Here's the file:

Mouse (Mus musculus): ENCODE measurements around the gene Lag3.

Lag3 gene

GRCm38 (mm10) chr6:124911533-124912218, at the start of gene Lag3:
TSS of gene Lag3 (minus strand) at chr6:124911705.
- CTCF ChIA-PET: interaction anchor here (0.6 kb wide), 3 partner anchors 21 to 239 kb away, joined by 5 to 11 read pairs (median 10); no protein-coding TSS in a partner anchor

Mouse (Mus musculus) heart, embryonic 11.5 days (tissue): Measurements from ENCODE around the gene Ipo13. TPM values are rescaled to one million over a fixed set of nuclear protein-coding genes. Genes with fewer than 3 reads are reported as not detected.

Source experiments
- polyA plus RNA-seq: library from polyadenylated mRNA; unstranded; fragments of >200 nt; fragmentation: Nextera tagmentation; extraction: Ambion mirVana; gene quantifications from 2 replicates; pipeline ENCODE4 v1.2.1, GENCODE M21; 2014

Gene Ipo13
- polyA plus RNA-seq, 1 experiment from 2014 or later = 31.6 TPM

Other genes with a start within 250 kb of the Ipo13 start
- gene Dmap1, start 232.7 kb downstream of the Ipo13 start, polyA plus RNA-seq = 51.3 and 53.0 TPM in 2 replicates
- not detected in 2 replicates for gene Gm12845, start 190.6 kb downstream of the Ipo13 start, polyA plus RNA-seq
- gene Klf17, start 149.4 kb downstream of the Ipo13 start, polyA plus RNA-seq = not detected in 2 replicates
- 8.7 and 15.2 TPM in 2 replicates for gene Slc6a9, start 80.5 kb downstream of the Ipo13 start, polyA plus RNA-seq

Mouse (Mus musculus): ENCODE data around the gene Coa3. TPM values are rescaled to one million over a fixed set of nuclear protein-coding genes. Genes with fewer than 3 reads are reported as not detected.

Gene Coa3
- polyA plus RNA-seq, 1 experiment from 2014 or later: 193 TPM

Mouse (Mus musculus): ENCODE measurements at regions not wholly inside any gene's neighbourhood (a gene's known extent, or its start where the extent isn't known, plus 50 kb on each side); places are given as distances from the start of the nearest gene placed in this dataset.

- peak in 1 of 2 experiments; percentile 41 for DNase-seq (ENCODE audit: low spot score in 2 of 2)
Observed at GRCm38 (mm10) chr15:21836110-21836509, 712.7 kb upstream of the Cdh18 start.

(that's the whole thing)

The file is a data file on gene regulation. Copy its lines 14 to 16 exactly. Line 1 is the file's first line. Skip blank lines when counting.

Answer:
- gene Klf17, start 149.4 kb downstream of the Ipo13 start, polyA plus RNA-seq = not detected in 2 replicates
- 8.7 and 15.2 TPM in 2 replicates for gene Slc6a9, start 80.5 kb downstream of the Ipo13 start, polyA plus RNA-seq

Mouse (Mus musculus): ENCODE data around the gene Coa3. TPM values are rescaled to one million over a fixed set of nuclear protein-coding genes. Genes with fewer than 3 reads are reported as not detected.